THE MUSEUM OF FAMILY HISTORY presents

The Lower East Side of New York
Jewish Life in America

Home       l       Site Map      l      Exhibitions      l     About the Museum       l      Education      l     Contact Us       l      Links


WILY MARRIAGE MAKERS OF THE EAST SIDE.


Schatchens, Straight and Crooked, and Their Methods Among the Young Girls,
Jew and Gentile, of the Yiddish Quarter, New York


From the Los Angeles Herald, Sunday, September 24, 1905.

 

 

Probably one of the most curious survivals of archaic Orientalism which one may find in New York is the schatchen (pronounced shot-ken), or marriage broker. He is a busy, prosperous man, with a good business and a large following of clients, and he has developed his ancient and picturesque trade along the modern lines of commercial America, but withal he remains the schatchen--the matchmaker, the trafficker in young men and maidens, the indefatigable, serene, obsequious, popular marriage broker.

In older days and older lands he wore the dull red and green and russet robes of the Orient, he jingled with chains and ornaments, or slipped on silent feet into the dwellings of the east; in New York he has a printed card: "H. L---tz, Real Estate and Business Broker," and carries on an excellent trade at the corner saloons and the homes of the clientele. "Business Broker" means but one thing in the part of the town particularly affected by the schatchen. Every one knows what his business is.

Typical Schatchens

The schatchen is almost invariably of one type. He is not very tall; he is bearded, patriarchal and intensely Yiddish. He walks silently and watches every chance passerby with eyes that are both furtive and keen. He slips in and out of places almost without making his presence felt. When he speaks it is with a marked desire to please, but with strangers he is cautious and slow of tongue.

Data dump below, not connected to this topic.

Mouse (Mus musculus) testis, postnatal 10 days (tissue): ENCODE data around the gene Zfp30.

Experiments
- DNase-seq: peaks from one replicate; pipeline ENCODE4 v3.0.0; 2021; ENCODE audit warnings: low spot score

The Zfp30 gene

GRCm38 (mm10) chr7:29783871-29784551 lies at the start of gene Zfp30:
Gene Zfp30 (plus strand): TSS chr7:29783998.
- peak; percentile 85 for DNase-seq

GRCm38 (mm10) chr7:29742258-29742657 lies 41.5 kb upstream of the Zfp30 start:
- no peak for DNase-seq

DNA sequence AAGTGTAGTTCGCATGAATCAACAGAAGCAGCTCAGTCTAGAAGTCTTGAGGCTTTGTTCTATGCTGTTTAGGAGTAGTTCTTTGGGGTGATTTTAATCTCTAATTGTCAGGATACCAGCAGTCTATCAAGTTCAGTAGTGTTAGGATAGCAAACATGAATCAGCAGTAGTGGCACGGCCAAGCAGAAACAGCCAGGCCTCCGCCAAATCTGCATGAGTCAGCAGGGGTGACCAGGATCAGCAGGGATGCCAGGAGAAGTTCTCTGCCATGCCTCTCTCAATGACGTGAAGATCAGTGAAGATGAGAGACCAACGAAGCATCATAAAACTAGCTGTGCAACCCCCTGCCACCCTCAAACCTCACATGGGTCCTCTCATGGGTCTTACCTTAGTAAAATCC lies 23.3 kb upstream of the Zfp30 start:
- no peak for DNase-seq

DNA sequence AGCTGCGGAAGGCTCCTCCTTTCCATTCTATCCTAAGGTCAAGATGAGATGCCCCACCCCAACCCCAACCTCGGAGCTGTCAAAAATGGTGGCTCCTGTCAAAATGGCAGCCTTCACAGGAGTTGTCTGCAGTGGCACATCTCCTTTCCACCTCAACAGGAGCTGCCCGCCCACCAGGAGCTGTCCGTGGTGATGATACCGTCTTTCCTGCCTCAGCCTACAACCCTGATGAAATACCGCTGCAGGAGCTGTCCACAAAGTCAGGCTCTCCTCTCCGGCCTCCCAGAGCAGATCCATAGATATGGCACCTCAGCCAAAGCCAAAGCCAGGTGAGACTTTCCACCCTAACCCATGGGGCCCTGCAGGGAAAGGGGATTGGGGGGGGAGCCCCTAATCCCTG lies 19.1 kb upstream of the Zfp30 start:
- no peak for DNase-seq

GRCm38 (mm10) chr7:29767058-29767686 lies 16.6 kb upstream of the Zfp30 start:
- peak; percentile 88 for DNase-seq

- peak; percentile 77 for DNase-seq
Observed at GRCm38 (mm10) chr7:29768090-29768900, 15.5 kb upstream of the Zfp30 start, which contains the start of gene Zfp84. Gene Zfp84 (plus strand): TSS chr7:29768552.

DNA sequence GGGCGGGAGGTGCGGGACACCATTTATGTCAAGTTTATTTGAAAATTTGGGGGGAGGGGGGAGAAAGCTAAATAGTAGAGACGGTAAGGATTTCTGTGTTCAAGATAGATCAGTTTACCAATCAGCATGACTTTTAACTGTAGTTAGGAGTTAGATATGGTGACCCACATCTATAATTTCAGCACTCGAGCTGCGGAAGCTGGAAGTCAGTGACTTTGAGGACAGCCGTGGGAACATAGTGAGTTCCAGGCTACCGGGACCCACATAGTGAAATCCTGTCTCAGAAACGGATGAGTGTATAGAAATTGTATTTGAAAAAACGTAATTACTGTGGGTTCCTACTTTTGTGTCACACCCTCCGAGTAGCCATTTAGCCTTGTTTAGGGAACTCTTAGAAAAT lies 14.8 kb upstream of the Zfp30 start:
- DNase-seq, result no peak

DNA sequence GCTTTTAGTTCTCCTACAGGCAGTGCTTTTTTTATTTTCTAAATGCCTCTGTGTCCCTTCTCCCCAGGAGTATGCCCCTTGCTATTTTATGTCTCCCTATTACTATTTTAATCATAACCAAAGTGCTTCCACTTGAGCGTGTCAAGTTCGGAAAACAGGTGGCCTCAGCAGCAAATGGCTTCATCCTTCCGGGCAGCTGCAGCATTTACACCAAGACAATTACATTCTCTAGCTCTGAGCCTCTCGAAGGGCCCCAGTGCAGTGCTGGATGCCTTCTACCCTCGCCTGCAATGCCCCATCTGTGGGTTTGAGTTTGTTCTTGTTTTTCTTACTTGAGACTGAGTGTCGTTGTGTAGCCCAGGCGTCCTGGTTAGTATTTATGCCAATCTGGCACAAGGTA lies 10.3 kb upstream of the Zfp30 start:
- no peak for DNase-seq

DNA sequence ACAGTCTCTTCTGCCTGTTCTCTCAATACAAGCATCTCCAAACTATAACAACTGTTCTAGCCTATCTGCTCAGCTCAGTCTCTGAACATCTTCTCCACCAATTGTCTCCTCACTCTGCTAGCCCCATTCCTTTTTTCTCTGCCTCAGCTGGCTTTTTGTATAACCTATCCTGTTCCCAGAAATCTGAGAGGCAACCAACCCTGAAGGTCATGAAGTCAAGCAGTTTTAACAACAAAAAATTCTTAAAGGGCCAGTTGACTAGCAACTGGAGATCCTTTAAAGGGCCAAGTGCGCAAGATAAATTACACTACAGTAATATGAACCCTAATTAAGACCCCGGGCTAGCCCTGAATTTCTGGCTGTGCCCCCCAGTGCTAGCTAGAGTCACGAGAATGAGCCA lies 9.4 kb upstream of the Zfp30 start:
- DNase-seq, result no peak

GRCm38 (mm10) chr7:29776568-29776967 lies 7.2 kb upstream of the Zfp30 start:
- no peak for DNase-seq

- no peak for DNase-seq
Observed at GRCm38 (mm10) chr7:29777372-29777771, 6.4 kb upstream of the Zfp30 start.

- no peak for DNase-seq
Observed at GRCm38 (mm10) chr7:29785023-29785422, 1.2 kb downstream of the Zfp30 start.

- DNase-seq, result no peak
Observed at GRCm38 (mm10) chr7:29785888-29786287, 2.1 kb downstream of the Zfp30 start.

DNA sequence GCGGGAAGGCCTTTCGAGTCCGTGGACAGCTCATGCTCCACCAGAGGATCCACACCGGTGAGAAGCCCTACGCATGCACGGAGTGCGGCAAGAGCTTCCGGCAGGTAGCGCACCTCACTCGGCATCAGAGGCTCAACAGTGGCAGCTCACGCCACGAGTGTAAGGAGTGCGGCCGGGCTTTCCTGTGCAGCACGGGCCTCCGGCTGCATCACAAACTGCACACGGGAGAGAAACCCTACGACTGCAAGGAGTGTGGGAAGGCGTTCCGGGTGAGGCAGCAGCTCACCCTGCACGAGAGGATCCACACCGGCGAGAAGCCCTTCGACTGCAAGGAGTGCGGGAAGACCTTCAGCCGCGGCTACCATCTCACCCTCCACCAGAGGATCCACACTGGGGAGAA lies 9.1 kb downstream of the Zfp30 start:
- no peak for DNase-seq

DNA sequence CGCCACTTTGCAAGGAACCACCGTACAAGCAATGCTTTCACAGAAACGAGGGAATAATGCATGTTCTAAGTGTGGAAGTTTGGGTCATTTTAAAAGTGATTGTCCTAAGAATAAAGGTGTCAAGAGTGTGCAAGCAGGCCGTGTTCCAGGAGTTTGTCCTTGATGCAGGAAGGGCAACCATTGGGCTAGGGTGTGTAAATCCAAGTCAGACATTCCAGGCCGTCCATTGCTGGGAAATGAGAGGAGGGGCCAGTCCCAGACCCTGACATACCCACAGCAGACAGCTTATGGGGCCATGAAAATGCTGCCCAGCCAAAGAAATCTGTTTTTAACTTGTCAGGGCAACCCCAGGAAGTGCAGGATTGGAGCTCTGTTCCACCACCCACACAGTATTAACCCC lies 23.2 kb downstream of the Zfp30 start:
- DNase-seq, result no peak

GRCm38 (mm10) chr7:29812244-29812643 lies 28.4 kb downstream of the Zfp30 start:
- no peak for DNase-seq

He has no regular office as a rule, but is apt to use upon his card the address and telephone number of some influential friend--the alderman of his district, or, if all else fails, the biggest saloonkeeper of the neighborhood. He slides in and out of his adopted headquarters by day and night, insinuating himself into conversational groups or listening sharply to the talk of others about him.

His clients are practically all Yiddish. A Jewish schatchen would never trust a Gentile sufficiently to have with him or her business dealings of so delicate and intimate a nature.

The type? Come with me to Rivington Street and stand on the corner where Norfolk crosses it. Watch the girls go by. They are pretty in a gentle foreign way. They wear their hair low on their necks and very loosely arranged. One and all have white worsted shawls wrapped about their slightly bent shoulders. Their figures are full, their steps heavy. They have the hallmarks of the working woman, the beast of burden, writ large upon their patient faces and stooping backs.

One in seven has a bright ribbon in her hair or a string of colored beads about her throat. Only one in thirty wears a hat. They moved quickly, casting swift glances, half shy, half bold, at the men they pass. Their lives are spent in shops and factories, gaining a meager living. They never come in contact with men; they have no time. Romance has no place in their ramped, crushed destinies. Love is not known to their hears any more than joy is known to their lives. They are the plodders, the workers, the women whom the gods have forgotten. And these are the natural prey of the schatchen.
 

 

Advantages of the System

Perhaps prey is the wrong word, after all, for, when the schatchen is "on the level" and "plays a straight game," his office may be a most useful, valuable and beneficial one, and often he carries away from a Yiddish wedding the good wishes of the two contented young persons whom he as united. The legitimate schatchen is a necessary factor in Yiddish life of the lower strata. Without him these girls would find no husband and the men of the vicinity would go to other districts for their wives. Also, there would be much more immorality. The schatchen forestalls the natural mating proclivities of young people and ties up his clients in pairs, firm and fast, with knots that hold the couples in comfortable bondage for good and all.